Day One – Monuments & Memorials
There’s no better way to kick off a trip than with an over-indulgent breakfast. In D.C there are plenty of places that offer brunch on a daily basis. But why do brunch when you can do as the locals do and pop into a deli for a bacon, egg and cheese sandwich?
Although their appearance may seem a little dodgy, inside you’ll find some truly delicious greasy food for a decent price. It’s also a chance to pick something up for later if you want to save some dollars on lunch.
First stop of the day is Union Station which also serves as the starting point of the hop-on-and-off Big Bus tour. Now, you may be thinking “Pffft bus tour? Nah, that’s not the best way to see the city.” Well to you folks I will heavily debate on this point, as I discovered that D.C isn’t that small. If you’re only here for two days a bus tour allows you to get a feel for all the sights, thus helping you plan what you want to see.
Don’t jump on the bus straight away, as Union Station itself deserves a spot on your two days in Washington itinerary. Big and beautiful the city’s main station boasts an interesting array of architectural style. Imagine magnificent Italian Renaissance details but bigger, lots of large marble pillars and a concourse area worthy of its own Instagram snap. When you’ve reached your limit of awe head towards to the bus stop outside the main hall and start exploring the rest of D.C.
But where to hop off? I would recommend stopping at the world’s largest Illuminati symbol, the Washington Monument. An object which is looks humble in photograph but is actually quite impressive in person. Once you’ve done a circle of it and have taken in all its pointy glory take a stroll up to the Lincoln Memorial.
Or if you want to visit The National Museum of African American History and Culture, it’s located next to the Washington Memorial. Although you should book tickets a few months in advance. You can get tickets on the day at 6 AM but these can be hard to come by.
On route to the Lincoln Memorial you’ll come across The National WW2 Memorial and the Lincoln Memorial Reflecting Pool. Before you enter the Lincoln Memorial in all its glory, prepare yourself for the largest volume of school children you could ever imagine. Then double that figure.
Do take your time inside the Lincoln Memorial as the statue does deserve a decent amount of “oooing” and “ahhing”. Read his most famous quotes which are engraved on the walls on each side of Lincoln. Take the time to walk around the outside of the L.M. too, where you can see the Potomac river and admire the perfectly maintained landscape of central D.C.
Next stop, the one, the only, White House. Just hop on the next tour bus going and with a few minutes drive down Constitution Avenue you’ll be there. Don’t be afraid to fight your way to the front of the crowd to catch a good glimpse of the house. Do make sure you don’t get too close, however, as no one enjoys being yelled at by the army. You don’t need to spend a lot of time here, best just to see, snap, and be on your way.
Round off the day of sightseeing by taking a trip to Arlington Cemetery, the national resting place for the military. Whether you agree with the wars America has participated in or not, it’s a must-see on any trip to Washington. It’s is eerie, it’s beautiful, and it’s a strong reminder of the cost of war. I would take an hour or two just to walk the grounds. The likes of JFK and Jackie Kennedy are buried here. But the tomb of the unknown soldier was one of my most memorable moments during my two days in Washington D.C. Try to time your visit to coincide with the changing of the guard.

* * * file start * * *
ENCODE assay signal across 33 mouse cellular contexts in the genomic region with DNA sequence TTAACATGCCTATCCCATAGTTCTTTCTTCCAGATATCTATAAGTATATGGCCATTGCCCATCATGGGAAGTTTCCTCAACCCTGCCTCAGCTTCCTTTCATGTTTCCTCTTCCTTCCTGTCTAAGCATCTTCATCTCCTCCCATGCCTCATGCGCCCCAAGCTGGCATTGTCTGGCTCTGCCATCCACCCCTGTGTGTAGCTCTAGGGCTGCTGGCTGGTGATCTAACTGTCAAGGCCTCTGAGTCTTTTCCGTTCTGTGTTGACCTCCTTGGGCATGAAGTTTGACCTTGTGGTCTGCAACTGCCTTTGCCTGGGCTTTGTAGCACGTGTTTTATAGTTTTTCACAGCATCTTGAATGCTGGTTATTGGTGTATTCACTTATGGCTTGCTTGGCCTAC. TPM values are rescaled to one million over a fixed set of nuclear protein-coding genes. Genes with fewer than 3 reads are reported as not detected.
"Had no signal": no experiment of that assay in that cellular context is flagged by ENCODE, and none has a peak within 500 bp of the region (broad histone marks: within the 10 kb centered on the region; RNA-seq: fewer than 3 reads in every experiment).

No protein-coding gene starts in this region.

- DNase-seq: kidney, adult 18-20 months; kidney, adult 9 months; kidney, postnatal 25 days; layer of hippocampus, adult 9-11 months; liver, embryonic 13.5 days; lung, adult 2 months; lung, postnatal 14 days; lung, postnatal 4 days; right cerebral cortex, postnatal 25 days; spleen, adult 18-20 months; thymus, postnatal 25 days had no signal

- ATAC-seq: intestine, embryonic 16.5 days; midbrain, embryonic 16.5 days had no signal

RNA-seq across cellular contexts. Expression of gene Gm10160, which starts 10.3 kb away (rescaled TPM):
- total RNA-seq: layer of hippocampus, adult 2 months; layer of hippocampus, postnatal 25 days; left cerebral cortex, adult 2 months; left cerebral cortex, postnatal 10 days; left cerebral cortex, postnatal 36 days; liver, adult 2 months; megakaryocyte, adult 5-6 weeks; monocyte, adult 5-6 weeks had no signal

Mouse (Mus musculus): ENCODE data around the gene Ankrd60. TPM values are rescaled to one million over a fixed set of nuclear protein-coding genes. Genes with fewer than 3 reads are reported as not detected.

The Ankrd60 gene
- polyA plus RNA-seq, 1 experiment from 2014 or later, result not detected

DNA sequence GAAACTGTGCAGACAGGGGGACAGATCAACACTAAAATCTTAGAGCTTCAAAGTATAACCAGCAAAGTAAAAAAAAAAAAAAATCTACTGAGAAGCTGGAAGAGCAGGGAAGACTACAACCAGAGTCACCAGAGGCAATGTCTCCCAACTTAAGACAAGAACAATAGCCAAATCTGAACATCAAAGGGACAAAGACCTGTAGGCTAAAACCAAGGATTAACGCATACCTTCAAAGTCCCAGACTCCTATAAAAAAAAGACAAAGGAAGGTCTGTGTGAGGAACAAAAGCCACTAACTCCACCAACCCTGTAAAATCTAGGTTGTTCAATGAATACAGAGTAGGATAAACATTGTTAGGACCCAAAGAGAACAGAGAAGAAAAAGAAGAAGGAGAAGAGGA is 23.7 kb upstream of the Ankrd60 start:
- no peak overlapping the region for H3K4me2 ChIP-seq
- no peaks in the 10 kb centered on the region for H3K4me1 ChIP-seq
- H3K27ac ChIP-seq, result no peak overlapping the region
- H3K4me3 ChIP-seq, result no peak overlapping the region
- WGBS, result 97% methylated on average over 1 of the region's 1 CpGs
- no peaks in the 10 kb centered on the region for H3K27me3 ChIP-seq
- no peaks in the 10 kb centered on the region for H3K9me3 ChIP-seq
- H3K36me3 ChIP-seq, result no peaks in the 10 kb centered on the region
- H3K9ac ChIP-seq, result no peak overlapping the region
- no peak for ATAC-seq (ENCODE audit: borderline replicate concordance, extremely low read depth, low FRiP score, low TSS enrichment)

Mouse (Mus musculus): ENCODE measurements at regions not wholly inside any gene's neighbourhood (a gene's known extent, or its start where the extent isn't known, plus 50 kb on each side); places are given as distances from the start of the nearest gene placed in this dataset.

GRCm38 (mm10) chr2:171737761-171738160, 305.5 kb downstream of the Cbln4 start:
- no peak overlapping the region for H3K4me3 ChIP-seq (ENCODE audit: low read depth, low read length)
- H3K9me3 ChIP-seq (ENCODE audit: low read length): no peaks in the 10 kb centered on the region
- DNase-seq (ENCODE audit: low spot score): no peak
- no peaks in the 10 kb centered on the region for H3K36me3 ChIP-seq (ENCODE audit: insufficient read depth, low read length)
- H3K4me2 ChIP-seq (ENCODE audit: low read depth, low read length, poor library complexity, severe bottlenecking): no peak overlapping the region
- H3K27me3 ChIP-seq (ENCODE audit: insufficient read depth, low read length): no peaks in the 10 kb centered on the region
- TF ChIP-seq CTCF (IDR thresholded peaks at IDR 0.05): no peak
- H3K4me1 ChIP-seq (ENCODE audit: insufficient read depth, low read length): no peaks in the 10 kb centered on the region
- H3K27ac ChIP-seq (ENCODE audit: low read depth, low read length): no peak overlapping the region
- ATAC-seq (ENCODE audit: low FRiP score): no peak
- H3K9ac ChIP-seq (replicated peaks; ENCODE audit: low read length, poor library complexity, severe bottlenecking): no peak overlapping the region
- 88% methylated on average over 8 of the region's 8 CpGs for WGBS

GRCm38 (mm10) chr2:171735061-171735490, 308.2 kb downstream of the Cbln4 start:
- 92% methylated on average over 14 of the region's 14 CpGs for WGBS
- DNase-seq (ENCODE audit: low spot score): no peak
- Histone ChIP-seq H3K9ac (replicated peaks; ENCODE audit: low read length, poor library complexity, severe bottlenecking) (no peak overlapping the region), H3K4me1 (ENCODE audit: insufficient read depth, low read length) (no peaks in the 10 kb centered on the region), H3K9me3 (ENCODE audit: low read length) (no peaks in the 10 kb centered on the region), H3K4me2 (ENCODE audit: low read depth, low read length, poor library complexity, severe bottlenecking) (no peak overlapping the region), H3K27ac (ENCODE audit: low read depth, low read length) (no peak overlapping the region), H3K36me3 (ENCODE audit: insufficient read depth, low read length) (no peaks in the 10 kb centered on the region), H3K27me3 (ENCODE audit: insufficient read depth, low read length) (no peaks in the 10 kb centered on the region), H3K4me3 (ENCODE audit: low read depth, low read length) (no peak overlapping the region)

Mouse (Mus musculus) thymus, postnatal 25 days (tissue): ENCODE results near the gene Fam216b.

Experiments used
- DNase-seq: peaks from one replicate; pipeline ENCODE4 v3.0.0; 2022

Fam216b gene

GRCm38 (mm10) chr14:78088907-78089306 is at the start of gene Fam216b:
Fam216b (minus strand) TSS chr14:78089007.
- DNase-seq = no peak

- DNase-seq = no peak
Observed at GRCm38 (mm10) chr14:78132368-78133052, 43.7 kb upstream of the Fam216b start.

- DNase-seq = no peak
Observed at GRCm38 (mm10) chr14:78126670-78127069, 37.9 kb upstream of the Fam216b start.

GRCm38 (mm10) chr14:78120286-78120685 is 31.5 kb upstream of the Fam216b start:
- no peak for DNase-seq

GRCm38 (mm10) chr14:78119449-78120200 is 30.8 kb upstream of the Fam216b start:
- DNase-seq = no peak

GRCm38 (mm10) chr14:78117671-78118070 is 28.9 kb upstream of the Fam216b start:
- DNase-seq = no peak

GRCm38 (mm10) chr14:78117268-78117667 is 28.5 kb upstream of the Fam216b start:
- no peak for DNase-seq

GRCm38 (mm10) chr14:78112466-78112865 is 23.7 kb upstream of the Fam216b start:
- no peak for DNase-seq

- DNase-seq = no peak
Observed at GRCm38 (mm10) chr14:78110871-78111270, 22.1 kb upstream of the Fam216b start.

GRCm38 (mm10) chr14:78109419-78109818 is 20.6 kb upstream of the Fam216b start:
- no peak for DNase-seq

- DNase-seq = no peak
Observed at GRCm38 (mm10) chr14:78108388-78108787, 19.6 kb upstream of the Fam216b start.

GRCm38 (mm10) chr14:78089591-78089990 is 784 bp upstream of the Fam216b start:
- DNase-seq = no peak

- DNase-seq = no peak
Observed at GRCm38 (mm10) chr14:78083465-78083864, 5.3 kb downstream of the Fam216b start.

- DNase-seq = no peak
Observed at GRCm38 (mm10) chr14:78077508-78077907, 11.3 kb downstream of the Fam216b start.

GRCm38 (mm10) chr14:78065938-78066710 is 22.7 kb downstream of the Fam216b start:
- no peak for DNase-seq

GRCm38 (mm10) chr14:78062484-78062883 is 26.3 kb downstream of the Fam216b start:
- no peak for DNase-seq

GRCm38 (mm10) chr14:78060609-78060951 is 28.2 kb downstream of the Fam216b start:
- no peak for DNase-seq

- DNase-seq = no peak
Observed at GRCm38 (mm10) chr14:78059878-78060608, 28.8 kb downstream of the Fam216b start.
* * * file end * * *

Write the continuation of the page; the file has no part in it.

Day Two – Museums & More
Rise and shine it’s time to explore the centre of American politics, Capitol Hill. If you’ve planned your trip well in advance you can grab a tour of one of the most politically significant places in the world. If you don’t have a tour booked you can still check out the visitor’s centre which has a decent gift shop and a canteen.
Just a twenty-minute walk away is the epicentre of nerds a.k.a The National Air & Space Museum. I don’t believe it matters where you stand on the nerd-o-metre, this is one of the coolest museums on Earth, and maybe even our solar system. The massive building hosts 1000’s of air and space artefacts, from the St. Louis to moon rocks, they’ve got it all.
Skip across the National Mall to get to The National Archives, home to the original Declaration of Independence and the Bill of Rights. Although worn in appearance, they symbolise the beginning of the USA so it’s a must see for a history nerd. That’s not the only thing to see in the National Archives. I was pleasantly surprised to see just how much documents can give you perspective when looking at history, such as receipts for slave owners and politically-fuelled letters written from the women’s rights movement.
If you still have time left over then run through The National Museum of American History. Sadly I didn’t get too much time to explore the museum (13 minutes to be precise), however, it does house the outfits of ex-presidents and first ladies. As the cherry on top, you can even see Abe Lincoln’s hat. What else would you want to see in D.C?
Wind down your two days in Washington D.C. with a gander around the shops at Dupont Circle. This rather boho part of the D.C. is filled with chic cafes and really cool shops. Like this late night bookshop I stumbled upon called Kramerbooks & Afterwords Cafe.
The bookshop is open until 1 AM most nights of the week so you can pop in after dinner or if you get an intense urge to pick up a literary masterpiece. They even have a cafe in the back which is the ideal setting for a brunch and book reading. Name me a better way to finish a trip to D.C? No please do I’d like to know. 🙂